This poor blog has been bewilderingly light on content the past few weeks. Trust me, it’s not for lack of topics to write about. I keep meaning to tell you about the fine details of fish compost, what I’m learning about feeding the soil (instead of feeding the plant), about all the transplanting and cultivating and bed prep and harvesting we’re doing, and then there’s the post I want to write tentatively titled “the work you wouldn’t expect” which ties into labor and the evolution of agricultural structures in the US.
But I’m going to write about bees and goats, instead, and hope that someday in the near future I have the time and brain capacity to delve into the meatier stuff.
I first decided I wanted goats when my mother made the mistake of reading Heidi to my sister and I as children (and you can read it for free here!).
The eponymous Heidi is a perfect little child who is sent to live with her grumpy old grandfather on a mountain in the Swiss Alps; the Grandfather refuses to send Heidi to school, at first, and instead she goes out with the goats and Peter the goat boy and lays in the sun and hangs out with goats and picks flowers and is generally awed and overwhelmed and moved by her beautiful surroundings all day.
I remember being pretty jealous of Heidi; I still think a mountain full of goats and flowers is my ideal life. (In the course of the story, Heidi is taken from the mountain and languishes in a city; she misses the open sky and the flowers and the goats. Here, too, I identify with her.) Heidi, in the end, heals the sick and brings joy to the lonely with her sweetness and persistence and love; while it’s implied this is intrinsic to her character, I’m inclined to believe it has something to do with the goats.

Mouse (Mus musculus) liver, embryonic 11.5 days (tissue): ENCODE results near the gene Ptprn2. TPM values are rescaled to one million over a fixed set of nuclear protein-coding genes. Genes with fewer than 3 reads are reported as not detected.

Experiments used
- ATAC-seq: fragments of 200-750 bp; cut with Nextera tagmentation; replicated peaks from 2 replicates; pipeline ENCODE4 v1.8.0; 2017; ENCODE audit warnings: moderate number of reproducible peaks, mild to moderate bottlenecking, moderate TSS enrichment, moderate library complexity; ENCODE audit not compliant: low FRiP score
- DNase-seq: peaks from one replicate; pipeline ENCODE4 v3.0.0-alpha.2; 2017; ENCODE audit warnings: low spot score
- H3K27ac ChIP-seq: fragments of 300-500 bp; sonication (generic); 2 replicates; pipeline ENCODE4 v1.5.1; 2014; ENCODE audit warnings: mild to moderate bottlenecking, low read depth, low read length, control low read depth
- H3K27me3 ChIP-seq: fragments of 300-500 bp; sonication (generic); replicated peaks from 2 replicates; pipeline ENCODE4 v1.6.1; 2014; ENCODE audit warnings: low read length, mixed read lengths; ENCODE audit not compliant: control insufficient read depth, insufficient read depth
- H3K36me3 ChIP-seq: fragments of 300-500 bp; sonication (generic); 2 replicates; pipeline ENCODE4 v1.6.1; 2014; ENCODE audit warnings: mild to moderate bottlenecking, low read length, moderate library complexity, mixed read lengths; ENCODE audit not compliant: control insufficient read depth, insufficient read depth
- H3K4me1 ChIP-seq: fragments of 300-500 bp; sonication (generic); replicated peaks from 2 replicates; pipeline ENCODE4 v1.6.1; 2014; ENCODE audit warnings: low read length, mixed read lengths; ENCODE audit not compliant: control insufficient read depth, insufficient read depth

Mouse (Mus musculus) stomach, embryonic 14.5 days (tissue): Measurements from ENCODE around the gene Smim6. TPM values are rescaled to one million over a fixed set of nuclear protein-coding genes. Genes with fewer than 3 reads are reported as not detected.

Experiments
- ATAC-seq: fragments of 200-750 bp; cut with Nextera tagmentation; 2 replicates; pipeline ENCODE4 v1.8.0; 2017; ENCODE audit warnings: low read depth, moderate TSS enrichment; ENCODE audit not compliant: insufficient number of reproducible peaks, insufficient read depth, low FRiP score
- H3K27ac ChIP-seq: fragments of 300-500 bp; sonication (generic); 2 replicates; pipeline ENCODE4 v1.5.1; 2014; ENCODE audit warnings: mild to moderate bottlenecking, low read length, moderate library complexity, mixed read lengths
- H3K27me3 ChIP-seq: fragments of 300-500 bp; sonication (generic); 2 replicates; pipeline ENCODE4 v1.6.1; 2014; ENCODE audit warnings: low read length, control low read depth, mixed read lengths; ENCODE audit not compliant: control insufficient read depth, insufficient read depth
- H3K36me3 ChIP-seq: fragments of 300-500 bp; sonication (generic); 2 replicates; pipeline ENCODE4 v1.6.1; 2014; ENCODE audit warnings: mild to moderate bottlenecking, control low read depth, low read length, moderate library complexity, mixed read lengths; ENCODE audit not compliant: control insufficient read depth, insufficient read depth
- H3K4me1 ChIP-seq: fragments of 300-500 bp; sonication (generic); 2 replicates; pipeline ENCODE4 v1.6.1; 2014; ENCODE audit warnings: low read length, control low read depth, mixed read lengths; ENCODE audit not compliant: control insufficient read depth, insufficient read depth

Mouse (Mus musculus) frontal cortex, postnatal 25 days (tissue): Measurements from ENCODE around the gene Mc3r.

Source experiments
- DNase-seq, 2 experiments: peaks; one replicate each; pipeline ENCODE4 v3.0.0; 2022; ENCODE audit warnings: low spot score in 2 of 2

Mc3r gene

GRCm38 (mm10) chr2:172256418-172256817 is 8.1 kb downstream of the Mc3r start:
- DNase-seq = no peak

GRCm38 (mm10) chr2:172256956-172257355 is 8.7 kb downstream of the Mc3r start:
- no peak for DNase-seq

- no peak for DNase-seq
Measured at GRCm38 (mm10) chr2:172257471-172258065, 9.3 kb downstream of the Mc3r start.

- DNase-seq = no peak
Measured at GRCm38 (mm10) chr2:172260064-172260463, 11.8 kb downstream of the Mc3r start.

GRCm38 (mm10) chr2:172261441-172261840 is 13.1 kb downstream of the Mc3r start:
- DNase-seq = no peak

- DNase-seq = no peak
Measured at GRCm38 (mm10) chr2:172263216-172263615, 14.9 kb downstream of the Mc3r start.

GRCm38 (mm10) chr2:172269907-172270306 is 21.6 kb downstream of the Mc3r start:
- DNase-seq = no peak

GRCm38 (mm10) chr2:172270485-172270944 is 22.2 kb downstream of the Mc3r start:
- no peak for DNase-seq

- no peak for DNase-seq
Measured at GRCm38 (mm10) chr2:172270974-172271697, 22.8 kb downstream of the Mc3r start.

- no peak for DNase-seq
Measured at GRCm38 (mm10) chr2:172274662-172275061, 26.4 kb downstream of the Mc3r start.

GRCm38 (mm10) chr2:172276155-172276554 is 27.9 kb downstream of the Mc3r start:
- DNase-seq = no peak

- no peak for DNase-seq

Anyway. The point is that I’ve wanted to hang out with goats since as long as I can remember, but I haven’t had any practical experience with goats. Maybe they suck. A friend at market, who helped raise meat goats, says they’re kind of annoying. Plus, livestock really intimidates me—and for good reason. It’s a lot of work to properly care for animals in large numbers, to provide for their nutritional and environmental needs, to recognize and ameliorate problems before they become overwhelming. Vegetables and flowers, on the other hand, don’t move around too much.
Prodigal Farm, who I’ve long known makes excellent goat cheese, offered a goat husbandry workshop, and I jumped at the chance to spend a day on a working goat dairy. I’ve read and re-read books on goat-keeping (even though, for the record, it will probably be years before I’m in a place where I can keep goats) but I wanted to see, hear, and smell goat-care in action. And it was super awesome, and I want goats more than ever before.
The workshop was incredibly useful. I feel like I have a much more cohesive understanding of the basics of keeping goats, though I’m aware there’s still plenty to learn long before I get goats and that the learning will continue to be a process if and when I get goats. But watching Kat Spann’s love for her herd was really inspiring; how healthy and well-socialized her adult goats are, even the bucks. Not to mention the absolutely unreal antics of the baby goats. I tried really, really hard not to completely fall in love with those babies, and failed miserably.
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When not cavorting with goats or harvesting, packing, washing, doing field clean-up and other work, I’ve been putting together my beehives. My girls arrive on April 28th, so I’ve got to have their homes ready! These are the bees’ homes; after a month or so, they’ll get a second one of those boxes (deep hive bodies) stacked on top of the first. In other words, all the work I did to assemble and paint the boxes and frames will have to be done again pronto! I’m getting faster, though, thankfully. I still have to paint the tops in this photo, as well as put foundation (the ‘pattern’ for the bees to draw out comb) in the frames, so I’m not quite done yet!
Other projects? Well, I’m moving from the guest room into the barn room, and I have flowers to plant and cultivate. I’m definitely keeping busy, even without goats!